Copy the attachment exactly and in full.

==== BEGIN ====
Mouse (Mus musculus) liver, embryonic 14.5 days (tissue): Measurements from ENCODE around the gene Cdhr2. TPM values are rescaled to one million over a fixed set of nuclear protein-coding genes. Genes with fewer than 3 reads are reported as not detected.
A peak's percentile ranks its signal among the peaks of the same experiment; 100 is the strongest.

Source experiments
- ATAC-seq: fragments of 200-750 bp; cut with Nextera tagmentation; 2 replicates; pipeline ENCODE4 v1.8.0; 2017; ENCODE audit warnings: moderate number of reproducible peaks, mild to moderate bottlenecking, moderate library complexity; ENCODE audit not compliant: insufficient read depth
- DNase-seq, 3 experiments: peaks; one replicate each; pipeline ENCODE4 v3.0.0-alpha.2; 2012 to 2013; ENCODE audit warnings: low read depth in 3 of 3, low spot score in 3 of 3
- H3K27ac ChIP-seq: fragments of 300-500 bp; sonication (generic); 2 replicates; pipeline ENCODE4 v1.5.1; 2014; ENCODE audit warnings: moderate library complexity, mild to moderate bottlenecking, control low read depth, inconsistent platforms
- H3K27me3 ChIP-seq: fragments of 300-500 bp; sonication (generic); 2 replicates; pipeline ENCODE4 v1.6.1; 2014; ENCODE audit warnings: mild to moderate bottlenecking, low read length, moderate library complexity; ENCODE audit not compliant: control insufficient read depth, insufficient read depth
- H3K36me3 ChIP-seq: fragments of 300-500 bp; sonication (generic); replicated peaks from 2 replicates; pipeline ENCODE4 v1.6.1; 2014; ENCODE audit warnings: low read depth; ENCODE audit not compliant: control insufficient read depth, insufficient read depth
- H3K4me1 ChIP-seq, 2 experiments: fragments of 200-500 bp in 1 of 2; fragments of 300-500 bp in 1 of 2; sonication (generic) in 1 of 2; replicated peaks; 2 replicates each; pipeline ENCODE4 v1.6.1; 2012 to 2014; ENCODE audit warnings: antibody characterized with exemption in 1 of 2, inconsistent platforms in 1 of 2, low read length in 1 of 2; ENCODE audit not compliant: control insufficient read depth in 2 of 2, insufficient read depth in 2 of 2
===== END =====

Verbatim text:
Mouse (Mus musculus) liver, embryonic 14.5 days (tissue): Measurements from ENCODE around the gene Cdhr2. TPM values are rescaled to one million over a fixed set of nuclear protein-coding genes. Genes with fewer than 3 reads are reported as not detected.
A peak's percentile ranks its signal among the peaks of the same experiment; 100 is the strongest.

Source experiments
- ATAC-seq: fragments of 200-750 bp; cut with Nextera tagmentation; 2 replicates; pipeline ENCODE4 v1.8.0; 2017; ENCODE audit warnings: moderate number of reproducible peaks, mild to moderate bottlenecking, moderate library complexity; ENCODE audit not compliant: insufficient read depth
- DNase-seq, 3 experiments: peaks; one replicate each; pipeline ENCODE4 v3.0.0-alpha.2; 2012 to 2013; ENCODE audit warnings: low read depth in 3 of 3, low spot score in 3 of 3
- H3K27ac ChIP-seq: fragments of 300-500 bp; sonication (generic); 2 replicates; pipeline ENCODE4 v1.5.1; 2014; ENCODE audit warnings: moderate library complexity, mild to moderate bottlenecking, control low read depth, inconsistent platforms
- H3K27me3 ChIP-seq: fragments of 300-500 bp; sonication (generic); 2 replicates; pipeline ENCODE4 v1.6.1; 2014; ENCODE audit warnings: mild to moderate bottlenecking, low read length, moderate library complexity; ENCODE audit not compliant: control insufficient read depth, insufficient read depth
- H3K36me3 ChIP-seq: fragments of 300-500 bp; sonication (generic); replicated peaks from 2 replicates; pipeline ENCODE4 v1.6.1; 2014; ENCODE audit warnings: low read depth; ENCODE audit not compliant: control insufficient read depth, insufficient read depth
- H3K4me1 ChIP-seq, 2 experiments: fragments of 200-500 bp in 1 of 2; fragments of 300-500 bp in 1 of 2; sonication (generic) in 1 of 2; replicated peaks; 2 replicates each; pipeline ENCODE4 v1.6.1; 2012 to 2014; ENCODE audit warnings: antibody characterized with exemption in 1 of 2, inconsistent platforms in 1 of 2, low read length in 1 of 2; ENCODE audit not compliant: control insufficient read depth in 2 of 2, insufficient read depth in 2 of 2